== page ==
Lego Roundup

Lego Travellers

Credit: Facebook/Lego Travellers

Credit: Facebook/Lego Travellers

A Scottish couple have been posting travel pictures to Facebook under an account named Lego Travellers. As seen above, the pics feature minifigure doppelgangers of the couple and some nice use of perspective and lighting. Their page is starting to garner media attention after chronicling trips to Australia, Malaysia, Vietnam, Laos, Thailand, Scotland, Spain, Portugal, France, and the ancestral home of Legos in Billund, Denmark.


Vatican City

By organizing the teamwork of about 100 amateur builders of all ages, Architect Steven Schwartz was able to oversee the construction of a 400 square-foot model of Vatican City in a mere 90 minutes. The model featured over 25 buildings that exist in Vatican City. Schwartz led a tour of the model after the construction was complete. I wish there were more pictures at the link.


Meandering Recollection

Here’s a fun op-ed in which architect Thomas de Monchaux reflects on childhood under his father’s no-toy-but-Lego policy.


Fantastic Little Creatures

At Smithsonian Magazine, Franz Lidz has a nice essay about how Lego competitions do (and don’t) open children to engineering and problem-solving. Fun quote:

“Children are fantastic little creatures,” Mads Nipper, the company’s marketing chief , has said. “Next to drunk people, they are the only truly honest people on earth.”

Lego Roundup

Malaysia Robber Mural

GlobalPost gives us some insight into why Malaysian authorities painted over Ernest Zacharevic’s street mural:

The city council said the painting, by Lithuanian street artist Ernest Zacharevic, tarnished the city’s image.

“The robber gives an image that is not good for our country, investment and tourism. If the painting stays, everybody will be scared,” Aziz Ithnin, a council official, told the news agency AFP before the whitewashing.

Democratic Action Party (DAP) leader Lim Kit Siang said it was ridiculous that the state government had been debating the mural for so long ahead of their decision to remove it. He instead told them to focus on the problem of crime, rather than depictions of it.

“Instead of removing Zachas’ “high crime” mural, it should be allowed to remain to serve as a challenge to all relevant authorities to make JB (Johor Bahru) low crime and a standing testimony that a high crime rate in JB is a “story of the past,” he wrote on his blog.

Wall•E

Credit: The Brothers Brick Created by Angus Maclane

Credit: The Brothers Brick
Created by Angus Maclane

The Brothers Brick interviewed creator and Pixar animator Angus Maclane:

The Brothers Brick: How long did it take to build your Wall•E?

Angus MacLane: About seven hours over a span of three years. I started building the LEGO version of Wall•E around the same time he was being built in the computer in late summer of 2005. I had been waiting for some treads to be released, and with 7258 (the “Wookie Attack” set) I got just enough tread links for two treads.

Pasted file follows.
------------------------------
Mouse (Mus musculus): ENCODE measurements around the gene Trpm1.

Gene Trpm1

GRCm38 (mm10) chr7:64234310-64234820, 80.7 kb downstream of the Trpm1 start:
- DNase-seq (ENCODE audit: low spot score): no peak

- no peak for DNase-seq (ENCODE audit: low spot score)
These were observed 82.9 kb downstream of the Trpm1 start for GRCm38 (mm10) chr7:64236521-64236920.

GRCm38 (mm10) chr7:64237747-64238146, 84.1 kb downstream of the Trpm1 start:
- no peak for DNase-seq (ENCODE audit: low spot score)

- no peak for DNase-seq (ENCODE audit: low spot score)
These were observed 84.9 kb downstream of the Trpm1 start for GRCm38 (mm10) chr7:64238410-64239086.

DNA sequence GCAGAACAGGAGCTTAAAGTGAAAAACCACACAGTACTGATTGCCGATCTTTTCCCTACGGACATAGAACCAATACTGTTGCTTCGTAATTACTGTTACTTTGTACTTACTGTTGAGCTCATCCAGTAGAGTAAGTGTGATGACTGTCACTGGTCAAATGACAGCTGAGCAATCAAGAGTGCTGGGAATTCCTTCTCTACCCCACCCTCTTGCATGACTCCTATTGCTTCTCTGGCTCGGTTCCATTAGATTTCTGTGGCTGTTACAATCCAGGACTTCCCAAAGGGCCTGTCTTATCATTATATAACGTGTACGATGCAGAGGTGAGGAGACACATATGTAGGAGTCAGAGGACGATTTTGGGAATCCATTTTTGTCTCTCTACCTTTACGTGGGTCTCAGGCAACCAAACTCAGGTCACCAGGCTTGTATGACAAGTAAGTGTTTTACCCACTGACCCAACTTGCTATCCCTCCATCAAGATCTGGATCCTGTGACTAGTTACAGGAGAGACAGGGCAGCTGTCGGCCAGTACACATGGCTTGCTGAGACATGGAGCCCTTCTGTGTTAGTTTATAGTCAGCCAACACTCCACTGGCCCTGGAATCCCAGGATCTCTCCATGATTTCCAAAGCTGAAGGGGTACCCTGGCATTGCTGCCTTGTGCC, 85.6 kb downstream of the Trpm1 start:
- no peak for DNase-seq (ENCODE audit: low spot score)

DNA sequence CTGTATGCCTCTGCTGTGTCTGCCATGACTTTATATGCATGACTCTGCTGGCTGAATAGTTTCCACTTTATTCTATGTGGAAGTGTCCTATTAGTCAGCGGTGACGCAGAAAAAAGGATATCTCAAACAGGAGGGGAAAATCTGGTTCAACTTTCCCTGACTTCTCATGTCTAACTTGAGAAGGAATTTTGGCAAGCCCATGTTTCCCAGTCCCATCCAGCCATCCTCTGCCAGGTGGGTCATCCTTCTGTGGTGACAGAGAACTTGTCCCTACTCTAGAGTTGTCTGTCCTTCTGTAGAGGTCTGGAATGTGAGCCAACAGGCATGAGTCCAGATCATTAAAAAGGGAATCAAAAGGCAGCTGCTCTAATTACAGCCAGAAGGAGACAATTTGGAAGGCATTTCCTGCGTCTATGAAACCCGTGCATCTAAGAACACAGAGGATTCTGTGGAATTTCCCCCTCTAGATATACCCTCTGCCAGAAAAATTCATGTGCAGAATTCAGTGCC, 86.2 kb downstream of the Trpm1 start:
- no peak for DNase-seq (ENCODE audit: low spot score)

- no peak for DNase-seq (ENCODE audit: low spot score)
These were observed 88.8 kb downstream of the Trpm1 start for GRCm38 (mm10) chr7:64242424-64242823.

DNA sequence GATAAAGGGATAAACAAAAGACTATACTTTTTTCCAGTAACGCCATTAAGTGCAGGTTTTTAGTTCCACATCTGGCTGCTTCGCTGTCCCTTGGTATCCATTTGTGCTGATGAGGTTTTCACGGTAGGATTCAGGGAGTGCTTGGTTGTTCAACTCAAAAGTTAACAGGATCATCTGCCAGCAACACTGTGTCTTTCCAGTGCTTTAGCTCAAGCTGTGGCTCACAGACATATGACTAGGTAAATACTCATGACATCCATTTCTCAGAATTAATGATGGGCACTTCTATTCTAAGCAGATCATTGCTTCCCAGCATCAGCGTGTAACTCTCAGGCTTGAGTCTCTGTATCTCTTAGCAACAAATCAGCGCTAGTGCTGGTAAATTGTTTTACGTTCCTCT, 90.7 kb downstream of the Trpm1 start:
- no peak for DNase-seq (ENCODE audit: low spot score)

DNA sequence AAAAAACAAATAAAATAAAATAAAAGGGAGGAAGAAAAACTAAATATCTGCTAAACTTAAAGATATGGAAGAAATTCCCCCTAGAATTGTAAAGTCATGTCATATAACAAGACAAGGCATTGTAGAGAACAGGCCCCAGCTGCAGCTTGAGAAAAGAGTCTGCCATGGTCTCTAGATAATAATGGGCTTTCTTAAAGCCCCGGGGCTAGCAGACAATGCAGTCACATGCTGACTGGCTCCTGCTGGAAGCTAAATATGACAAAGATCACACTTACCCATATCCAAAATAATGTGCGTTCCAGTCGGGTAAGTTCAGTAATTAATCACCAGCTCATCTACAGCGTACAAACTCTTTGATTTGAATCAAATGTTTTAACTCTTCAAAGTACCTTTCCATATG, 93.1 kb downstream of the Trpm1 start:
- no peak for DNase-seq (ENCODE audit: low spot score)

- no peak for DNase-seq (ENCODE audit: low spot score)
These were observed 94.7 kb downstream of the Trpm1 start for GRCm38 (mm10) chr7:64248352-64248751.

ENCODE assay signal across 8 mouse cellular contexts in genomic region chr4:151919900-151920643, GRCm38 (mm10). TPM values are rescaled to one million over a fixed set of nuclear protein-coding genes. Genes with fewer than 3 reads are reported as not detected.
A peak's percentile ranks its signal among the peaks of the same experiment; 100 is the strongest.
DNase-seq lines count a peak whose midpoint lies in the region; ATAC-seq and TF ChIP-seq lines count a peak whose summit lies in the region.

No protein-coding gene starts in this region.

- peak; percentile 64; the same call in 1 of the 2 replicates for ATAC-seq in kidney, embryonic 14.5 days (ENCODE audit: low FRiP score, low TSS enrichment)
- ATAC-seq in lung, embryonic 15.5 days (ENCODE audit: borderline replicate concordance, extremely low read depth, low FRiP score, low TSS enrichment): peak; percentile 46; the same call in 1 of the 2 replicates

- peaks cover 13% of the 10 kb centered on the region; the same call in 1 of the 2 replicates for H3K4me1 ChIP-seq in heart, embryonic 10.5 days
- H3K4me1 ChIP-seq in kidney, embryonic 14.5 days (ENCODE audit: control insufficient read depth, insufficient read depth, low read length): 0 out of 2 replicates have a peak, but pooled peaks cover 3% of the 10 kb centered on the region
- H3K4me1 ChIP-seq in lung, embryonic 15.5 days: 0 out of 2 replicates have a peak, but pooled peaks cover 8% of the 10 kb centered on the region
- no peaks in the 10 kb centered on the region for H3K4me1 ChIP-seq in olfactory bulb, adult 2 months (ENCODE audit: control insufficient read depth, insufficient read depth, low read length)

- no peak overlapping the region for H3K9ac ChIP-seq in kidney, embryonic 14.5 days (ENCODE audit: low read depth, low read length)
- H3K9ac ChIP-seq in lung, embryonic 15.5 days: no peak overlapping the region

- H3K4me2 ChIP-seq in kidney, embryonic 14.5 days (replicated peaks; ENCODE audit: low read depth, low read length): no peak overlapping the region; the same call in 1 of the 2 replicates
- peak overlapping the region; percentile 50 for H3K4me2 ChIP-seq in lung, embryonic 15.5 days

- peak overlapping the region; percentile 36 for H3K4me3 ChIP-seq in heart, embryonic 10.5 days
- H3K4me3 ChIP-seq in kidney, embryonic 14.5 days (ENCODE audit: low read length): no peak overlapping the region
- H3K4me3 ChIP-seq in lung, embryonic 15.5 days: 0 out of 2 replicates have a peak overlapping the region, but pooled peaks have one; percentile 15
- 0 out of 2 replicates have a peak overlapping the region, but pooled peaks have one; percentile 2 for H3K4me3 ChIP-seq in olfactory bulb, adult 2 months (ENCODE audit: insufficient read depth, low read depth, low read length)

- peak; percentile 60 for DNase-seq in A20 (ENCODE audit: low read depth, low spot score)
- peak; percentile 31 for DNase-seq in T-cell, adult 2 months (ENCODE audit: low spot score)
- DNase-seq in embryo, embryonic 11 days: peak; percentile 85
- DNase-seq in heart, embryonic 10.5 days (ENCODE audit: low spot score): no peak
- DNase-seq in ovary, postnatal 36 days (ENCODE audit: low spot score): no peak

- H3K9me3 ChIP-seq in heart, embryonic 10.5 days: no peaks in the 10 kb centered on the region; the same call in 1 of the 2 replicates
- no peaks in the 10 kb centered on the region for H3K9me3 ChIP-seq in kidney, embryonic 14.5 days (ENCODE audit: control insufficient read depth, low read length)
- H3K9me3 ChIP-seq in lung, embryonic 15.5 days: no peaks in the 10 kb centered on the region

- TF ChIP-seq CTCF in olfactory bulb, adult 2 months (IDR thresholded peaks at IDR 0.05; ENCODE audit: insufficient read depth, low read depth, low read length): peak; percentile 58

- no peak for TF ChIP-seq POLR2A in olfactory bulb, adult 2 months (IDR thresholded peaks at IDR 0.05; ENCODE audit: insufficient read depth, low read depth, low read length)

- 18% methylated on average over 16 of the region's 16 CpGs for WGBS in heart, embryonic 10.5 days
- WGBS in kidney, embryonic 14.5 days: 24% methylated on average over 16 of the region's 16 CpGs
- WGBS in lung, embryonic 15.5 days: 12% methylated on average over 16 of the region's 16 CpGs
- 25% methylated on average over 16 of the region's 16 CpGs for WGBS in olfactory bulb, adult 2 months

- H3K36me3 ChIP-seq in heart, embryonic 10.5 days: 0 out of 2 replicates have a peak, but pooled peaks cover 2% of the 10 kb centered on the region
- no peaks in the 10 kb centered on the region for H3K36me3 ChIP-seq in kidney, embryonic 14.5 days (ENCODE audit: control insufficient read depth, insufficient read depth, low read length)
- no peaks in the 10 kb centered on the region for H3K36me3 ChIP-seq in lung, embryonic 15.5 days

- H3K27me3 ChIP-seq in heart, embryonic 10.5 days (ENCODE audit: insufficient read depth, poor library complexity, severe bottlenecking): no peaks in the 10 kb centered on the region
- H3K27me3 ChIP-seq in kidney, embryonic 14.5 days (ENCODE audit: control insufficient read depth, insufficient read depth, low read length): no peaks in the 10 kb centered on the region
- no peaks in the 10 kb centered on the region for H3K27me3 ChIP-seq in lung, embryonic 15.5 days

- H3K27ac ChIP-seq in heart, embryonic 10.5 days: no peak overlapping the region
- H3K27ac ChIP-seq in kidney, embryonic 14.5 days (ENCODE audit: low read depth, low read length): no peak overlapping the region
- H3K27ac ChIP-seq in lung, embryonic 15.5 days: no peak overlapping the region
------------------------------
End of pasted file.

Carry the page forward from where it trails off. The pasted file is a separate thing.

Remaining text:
The color scheme of Wall•E wasn’t settled so I stared building with all light grey. I wasn’t totally happy with the results. The treads were too small and pretty flimsy. I put him on the shelf and went back to work.

Then the snowmobile and bulldozer came out in 2007 and I had my tread solution…

TBB: Do you think that working on the movie gave you any special insights into the design of the LEGO Wall•E?

Angus: Having stared at this robot for 3+ years, I was extremely familiar with the proportions and functionality of Wall•E. It helped to know his design, but that made it hard to make the usual compromises when converting items to LEGO form.

Blues Brothers

Mashable tips us to a remake of the iconic car chase scene from Blues Brothers:

Elsewhere

Robotics competitions at Camira State School, Australia; Nova Scotia Community College; and a Winnipeg Build-Off to benefit the United Way.

Canadian Kids Prepare for Lego Competition

A group of kids training at Canada’s University of Prince Edward Island prepare for their first Lego engineering competition:

During the rare breaks of chatter the sound of clicking plastic and occasionally the whirr of an electric motor can be heard. The few adults in the room mostly stand back and watch.

“It’s fun to be able to make your LEGO actually move and not have to act it out,” [10-year old Salmon Muhammad] says, describing what he likes best about the day.

The eight young Islanders make up the competition team for the P.E.I. First LEGO League; they are split into two groups – programmers and builders. They are preparing their robot for a regional qualifier in Truro, N.S. – an Island first.

The group supervisor, assistant engineering professor Libby Osgood, got the idea while studying in Kenya:

While studying robotics at Halifax’s Dalhousie University, she had a project; it was homework that she had to take with her to Africa in order to complete. And it was the children there who sparked the initiative here.

“The Kenyan students were enthralled,” she recalls. “Their eyes were huge. They could not believe that is what a robot was. You could see they were satisfied that they were learning something.”

It was an experience she wanted to duplicate back home.

“I saw how engaged the students were and when I came back I saw a lack of similar resources here at such a critical age.”

After all, she says, not all children are interested in sports. That belief was good news for Salmon and the others.

“You can build what you want … and make it how you see it better. You can’t do that with everything.”

There’s a video of the kids’ engineering skills in action behind the link.

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